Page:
### 2.3. Biological Mechanisms for Synaptic Delay Plasticity

Spikes are delivered to a neuron's post-synaptic partners through its axon with a transmission delay dictated by the axon's conduction velocity. The conduction velocity is dependent on both the diameter of the axon and the thickness of the *Myelin* sheath around it (Swadlow and Waxman, 2012). Myelin is a phospholipid substance formed by glial cells and its presence increases the conduction velocity of axons by wrapping around them and acting as an electrical insulator. Furthermore, it has recently been shown that the myelination of axons can be influenced by neural activity(Markram et al., 1997; Fields, 2015; Koudelka et al., 2016) suggesting that a form of “myelin plasticity” is also at work—something that should be taken into consideration when developing learning algorithms for spiking neural networks (Baldi and Atiya, 1994; Maass, 2001).

By optimizing conduction delays, a myelin plasticity-based model opens the way to directly learning the time dynamics of incoming spikes and extracting meaningful spatio-temporal patterns. Previous conduction delay-based algorithms have not often been tested with practical tasks such as pattern recognition and clustering (Eurich et al., 1999, 2000). The DELTRON (Hussain et al., 2012) uses the tempotron model (Gütig and Sompolinsky, 2006) to adjust conduction delays through gradient descent dynamics. Paugam-Moisy et al. (2008) extended the polychronization model developed by Izhikevich (2006) to include learnable conduction delays for classification and Wang et al. (2013) applied this approach to pattern storage. Matsubara (2017) developed a probabilistic delay learning model which adjusts conduction delays and synaptic weights. However, Matsubara used this to classify time-invariant databases such as MNIST, which have no temporal structure making them a poor choice for evaluating computation based on spike timing.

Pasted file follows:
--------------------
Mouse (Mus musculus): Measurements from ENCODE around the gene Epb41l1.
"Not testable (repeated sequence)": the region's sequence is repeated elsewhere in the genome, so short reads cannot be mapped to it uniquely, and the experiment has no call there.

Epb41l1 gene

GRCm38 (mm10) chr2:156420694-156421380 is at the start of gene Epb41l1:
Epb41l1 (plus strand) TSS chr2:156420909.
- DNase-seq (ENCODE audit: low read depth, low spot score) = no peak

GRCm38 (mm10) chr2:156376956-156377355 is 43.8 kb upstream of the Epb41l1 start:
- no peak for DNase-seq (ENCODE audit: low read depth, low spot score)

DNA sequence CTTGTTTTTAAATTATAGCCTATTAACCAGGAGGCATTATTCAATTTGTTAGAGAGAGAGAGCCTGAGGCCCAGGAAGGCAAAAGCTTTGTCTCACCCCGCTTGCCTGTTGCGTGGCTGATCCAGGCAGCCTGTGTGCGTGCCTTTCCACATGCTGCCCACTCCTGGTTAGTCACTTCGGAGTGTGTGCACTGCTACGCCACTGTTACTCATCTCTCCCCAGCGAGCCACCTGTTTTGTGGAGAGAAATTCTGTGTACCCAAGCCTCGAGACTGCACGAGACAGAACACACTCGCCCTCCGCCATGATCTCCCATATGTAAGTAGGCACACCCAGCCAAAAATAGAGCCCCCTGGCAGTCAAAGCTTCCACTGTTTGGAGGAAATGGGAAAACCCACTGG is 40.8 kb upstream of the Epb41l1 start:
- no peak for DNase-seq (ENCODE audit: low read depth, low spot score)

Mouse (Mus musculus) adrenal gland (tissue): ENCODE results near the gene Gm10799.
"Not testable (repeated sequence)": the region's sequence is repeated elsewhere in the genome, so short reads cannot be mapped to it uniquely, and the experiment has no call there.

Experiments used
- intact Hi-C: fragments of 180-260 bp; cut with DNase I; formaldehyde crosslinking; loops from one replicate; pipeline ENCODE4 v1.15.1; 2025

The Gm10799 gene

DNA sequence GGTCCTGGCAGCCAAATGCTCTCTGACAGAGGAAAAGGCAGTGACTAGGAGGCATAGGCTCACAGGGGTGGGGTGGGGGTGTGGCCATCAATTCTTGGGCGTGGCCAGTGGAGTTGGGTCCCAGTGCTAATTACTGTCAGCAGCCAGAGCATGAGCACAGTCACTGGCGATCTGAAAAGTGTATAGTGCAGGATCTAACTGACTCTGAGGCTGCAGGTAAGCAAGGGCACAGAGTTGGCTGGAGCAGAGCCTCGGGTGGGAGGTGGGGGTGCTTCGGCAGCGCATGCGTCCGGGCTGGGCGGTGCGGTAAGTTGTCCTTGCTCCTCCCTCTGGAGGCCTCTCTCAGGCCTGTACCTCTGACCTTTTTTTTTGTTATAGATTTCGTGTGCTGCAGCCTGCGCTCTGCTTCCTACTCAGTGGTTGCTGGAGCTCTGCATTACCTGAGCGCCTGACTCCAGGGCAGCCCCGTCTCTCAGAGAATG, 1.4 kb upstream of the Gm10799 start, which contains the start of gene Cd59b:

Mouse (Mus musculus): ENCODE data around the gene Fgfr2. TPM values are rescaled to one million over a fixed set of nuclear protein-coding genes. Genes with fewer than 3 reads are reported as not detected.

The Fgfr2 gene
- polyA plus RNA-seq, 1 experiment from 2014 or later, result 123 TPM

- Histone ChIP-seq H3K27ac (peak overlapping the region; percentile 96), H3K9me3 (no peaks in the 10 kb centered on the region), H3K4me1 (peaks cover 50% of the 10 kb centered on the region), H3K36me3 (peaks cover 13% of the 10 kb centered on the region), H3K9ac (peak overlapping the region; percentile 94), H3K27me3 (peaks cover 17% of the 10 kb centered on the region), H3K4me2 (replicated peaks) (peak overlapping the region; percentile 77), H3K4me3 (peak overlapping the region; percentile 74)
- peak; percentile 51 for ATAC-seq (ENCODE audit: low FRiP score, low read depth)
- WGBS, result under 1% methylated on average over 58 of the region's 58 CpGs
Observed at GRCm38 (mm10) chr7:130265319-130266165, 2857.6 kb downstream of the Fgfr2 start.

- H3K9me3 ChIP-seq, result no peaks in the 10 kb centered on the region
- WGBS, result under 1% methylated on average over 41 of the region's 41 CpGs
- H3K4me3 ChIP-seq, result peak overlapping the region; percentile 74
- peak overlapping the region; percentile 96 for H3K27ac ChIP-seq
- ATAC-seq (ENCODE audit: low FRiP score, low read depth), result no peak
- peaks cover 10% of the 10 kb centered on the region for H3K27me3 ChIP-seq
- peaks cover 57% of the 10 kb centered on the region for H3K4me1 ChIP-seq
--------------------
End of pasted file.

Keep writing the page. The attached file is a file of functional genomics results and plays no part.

### 2.4. Event-Based Spatio-Temporal Pattern Recognition

The task solved by the sand scorpion can be described more generally as spatio-temporal pattern classification and recently, two complementary approaches, specifically designed for event-based sensory signals, were proposed. Both approaches feature homogeneous and fixed synaptic time constants and adapt synaptic weights to cluster spatio-temporal patterns. In the following subsections, we detail these two approaches.

#### 2.4.1. HOTS: A Hierarchy of Event-Based Time-Surfaces

Lagorce et al. (2017) proposed an algorithm in which events are converted into a continuous-valued time surface. This approach can be understood as convolving events within a pre-defined region of interest (ROI) with an exponential decaying kernel, with the reference time being the time of the central event in the ROI. These spatio-temporal contexts are then matched to learned features using online learning, offline clustering or other methods. HOTS can be employed in a hierarchical fashion, with an increasing ROI size and time-constant for the exponential kernels and has been successfully applied to variety of classification tasks (Cohen et al., 2016; Afshar et al., 2019a).